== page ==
It's not rocket science... but have you ever used a fire extinguisher?
PULL the pin out
AIM the extinguisher nozzle at the base of the fire
SQUEEZE the handle of the fire extingusher
SWEEP from side-to-side at the base of the flame
Stay low, out of the smoke, as it contains superheated gases, carbon monoxide and other toxins.
Fire extinguishers work by eliminating one or more element of the fire triangle 🔺 HEAT OXYGEN FUEL
Remove any one element, and you will extinguish the fire.
Do you know which extinguishers to use on different types of fires?...
-Water (plain red): Class A fires which include papers, textiles, woods, most plastics and rubber fibres.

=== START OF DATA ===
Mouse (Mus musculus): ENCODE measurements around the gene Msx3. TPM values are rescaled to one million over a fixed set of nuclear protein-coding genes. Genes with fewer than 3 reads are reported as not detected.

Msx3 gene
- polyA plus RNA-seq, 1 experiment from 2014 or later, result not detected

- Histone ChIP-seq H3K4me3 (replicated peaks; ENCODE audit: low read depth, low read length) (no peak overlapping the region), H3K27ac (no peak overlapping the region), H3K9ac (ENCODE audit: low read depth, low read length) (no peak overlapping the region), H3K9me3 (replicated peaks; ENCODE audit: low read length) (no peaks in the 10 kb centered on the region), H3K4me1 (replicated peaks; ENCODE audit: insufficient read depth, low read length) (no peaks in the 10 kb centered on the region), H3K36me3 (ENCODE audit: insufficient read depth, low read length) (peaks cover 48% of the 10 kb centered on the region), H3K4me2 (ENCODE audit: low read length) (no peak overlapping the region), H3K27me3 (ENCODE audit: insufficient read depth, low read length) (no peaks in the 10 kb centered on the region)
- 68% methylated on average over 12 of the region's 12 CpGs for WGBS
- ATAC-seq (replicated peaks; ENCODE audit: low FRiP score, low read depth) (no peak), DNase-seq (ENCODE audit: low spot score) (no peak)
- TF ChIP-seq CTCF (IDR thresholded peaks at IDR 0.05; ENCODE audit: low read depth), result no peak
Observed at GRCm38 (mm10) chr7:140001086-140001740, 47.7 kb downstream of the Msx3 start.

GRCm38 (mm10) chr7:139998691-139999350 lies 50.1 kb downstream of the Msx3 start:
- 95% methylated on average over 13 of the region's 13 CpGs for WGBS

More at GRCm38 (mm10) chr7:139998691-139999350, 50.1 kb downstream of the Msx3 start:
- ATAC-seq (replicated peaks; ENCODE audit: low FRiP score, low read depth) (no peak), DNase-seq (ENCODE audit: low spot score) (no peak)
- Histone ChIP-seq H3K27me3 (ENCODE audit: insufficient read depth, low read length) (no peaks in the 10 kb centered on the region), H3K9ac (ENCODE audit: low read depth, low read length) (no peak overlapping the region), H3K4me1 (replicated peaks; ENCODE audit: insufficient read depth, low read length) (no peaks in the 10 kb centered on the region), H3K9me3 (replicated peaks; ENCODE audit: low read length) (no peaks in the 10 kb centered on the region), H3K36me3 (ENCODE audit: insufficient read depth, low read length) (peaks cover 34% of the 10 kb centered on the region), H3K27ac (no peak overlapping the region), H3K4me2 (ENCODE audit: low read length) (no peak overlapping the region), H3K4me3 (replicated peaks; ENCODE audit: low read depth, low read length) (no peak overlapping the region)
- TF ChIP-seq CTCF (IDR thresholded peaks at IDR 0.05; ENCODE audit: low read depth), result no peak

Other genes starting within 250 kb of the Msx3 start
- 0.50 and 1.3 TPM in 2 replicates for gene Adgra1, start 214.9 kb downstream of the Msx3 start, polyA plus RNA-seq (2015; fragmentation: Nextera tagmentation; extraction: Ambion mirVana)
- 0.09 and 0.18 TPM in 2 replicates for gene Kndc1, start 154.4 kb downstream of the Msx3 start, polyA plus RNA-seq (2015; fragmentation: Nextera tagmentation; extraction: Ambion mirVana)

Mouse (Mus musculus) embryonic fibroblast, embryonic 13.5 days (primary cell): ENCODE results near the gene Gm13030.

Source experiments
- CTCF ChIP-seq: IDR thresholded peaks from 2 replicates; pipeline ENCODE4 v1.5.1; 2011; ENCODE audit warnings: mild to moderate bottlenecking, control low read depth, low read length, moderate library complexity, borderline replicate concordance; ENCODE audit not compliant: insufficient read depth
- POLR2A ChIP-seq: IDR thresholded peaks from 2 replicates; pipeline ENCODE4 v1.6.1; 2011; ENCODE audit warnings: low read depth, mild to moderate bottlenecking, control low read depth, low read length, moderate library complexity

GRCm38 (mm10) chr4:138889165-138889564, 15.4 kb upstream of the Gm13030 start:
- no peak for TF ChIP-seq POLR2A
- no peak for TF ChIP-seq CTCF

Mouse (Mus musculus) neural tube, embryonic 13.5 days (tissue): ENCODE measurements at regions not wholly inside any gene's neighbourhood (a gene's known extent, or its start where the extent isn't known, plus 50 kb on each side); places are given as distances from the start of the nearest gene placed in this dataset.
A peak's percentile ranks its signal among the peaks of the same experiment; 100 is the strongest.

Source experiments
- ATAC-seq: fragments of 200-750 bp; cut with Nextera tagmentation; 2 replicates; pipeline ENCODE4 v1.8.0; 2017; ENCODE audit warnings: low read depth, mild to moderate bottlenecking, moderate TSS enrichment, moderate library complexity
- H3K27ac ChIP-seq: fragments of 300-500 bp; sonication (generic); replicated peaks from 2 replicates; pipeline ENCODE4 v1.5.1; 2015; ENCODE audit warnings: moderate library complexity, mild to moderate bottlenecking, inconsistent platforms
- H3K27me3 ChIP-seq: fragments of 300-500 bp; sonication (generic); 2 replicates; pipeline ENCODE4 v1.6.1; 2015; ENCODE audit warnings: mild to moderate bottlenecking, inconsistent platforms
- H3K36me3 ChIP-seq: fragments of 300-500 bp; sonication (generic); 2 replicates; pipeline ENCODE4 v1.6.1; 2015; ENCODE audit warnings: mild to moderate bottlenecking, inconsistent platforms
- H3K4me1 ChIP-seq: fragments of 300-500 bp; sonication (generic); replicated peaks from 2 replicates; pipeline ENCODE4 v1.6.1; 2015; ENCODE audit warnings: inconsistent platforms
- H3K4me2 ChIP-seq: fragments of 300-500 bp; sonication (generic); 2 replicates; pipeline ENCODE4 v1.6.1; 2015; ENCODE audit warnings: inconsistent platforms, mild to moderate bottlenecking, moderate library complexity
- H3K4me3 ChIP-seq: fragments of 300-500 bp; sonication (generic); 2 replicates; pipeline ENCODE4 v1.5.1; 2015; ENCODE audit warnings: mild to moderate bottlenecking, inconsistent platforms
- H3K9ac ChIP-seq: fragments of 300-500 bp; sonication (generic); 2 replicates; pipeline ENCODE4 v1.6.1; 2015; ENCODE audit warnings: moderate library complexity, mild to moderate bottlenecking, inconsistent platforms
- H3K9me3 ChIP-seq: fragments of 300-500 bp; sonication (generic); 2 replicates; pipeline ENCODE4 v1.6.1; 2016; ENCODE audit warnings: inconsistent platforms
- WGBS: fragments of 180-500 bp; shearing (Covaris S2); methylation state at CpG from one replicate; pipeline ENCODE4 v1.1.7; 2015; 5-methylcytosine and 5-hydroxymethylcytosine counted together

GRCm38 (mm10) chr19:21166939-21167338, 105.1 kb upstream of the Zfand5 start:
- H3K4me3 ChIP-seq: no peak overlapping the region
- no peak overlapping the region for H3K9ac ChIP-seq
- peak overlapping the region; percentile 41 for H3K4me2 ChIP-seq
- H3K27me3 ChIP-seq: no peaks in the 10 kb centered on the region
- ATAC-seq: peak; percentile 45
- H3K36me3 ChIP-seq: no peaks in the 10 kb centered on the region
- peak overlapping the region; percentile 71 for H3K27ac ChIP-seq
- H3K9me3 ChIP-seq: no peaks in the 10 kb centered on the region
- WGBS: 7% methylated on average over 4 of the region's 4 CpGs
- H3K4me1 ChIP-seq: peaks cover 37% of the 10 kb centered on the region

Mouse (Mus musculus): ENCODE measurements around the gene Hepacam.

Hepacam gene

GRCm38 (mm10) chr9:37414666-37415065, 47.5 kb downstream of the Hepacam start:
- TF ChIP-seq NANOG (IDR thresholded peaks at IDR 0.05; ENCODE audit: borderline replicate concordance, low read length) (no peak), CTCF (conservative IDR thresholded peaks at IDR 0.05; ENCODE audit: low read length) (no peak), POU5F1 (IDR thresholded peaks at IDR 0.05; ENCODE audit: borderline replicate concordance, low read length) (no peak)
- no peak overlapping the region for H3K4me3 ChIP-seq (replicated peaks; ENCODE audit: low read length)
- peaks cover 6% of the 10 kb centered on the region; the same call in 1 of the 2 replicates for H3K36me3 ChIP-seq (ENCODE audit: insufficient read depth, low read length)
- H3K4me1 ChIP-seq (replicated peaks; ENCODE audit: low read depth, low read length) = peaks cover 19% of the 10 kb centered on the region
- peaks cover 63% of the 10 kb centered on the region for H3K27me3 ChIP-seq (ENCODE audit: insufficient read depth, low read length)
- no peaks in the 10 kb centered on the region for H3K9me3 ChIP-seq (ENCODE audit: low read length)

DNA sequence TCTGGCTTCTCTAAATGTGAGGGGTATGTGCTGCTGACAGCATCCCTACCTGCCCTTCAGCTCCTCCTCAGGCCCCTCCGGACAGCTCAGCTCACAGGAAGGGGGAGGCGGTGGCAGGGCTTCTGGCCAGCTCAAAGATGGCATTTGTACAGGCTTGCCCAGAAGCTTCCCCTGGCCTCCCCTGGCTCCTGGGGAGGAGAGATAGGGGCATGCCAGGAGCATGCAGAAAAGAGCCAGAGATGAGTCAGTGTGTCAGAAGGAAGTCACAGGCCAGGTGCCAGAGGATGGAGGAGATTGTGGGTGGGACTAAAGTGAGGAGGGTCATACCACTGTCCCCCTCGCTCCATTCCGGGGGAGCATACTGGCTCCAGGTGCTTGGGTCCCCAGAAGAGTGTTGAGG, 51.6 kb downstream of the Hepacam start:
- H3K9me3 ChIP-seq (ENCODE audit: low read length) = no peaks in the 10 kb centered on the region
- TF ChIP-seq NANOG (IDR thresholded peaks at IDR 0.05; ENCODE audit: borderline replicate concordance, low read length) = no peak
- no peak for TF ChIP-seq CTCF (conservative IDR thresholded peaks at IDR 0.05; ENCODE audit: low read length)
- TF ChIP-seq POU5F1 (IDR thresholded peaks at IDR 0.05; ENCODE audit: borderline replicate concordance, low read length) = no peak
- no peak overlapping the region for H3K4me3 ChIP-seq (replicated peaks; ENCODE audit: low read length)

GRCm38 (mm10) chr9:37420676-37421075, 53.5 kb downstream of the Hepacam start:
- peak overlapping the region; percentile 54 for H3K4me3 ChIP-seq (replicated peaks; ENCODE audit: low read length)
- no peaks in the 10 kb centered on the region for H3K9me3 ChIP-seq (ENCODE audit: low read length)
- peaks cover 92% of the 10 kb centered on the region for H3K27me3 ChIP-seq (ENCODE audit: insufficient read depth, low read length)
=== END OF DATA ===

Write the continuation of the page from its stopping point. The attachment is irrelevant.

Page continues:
Water lowers the temperature of the burning material to below ignition point (removes the heat).
REMEMBER NEVER TO USE WATER ON COOKING OIL/FAT FIRES, FUEL FIRES & ELECTRICAL FIRES.
-Foam (red with blue band): Class A & B which include papers, textiles, woods, plastics, rubbers, petrol, oils and paints.
The foam covers a burning flammable liquid with a blanket, cutting off the air supply to the fire and preventing the release of flammable vapours (removes the oxygen).
-CO2 (red with black band): Class C which includes energised electrical items.
Carbon dioxide is a non-conductive, non-corrosive gas used to reduce the amount of oxygen available to the fire. There is a high likelihood of re-ignition, because heat and fuel sources are not removed, and oxygen returns once the CO2 dissipates.
-Powder/Dry Chemical (red with white band): Class A, B & E which includes a wide range of fires that may occur in a house, workplace, boat, garage, car or caravan. This is the most versatile and widely used extinguisher.
The fine powder absorbs fuel molecules, depriving the fire of a fuel source.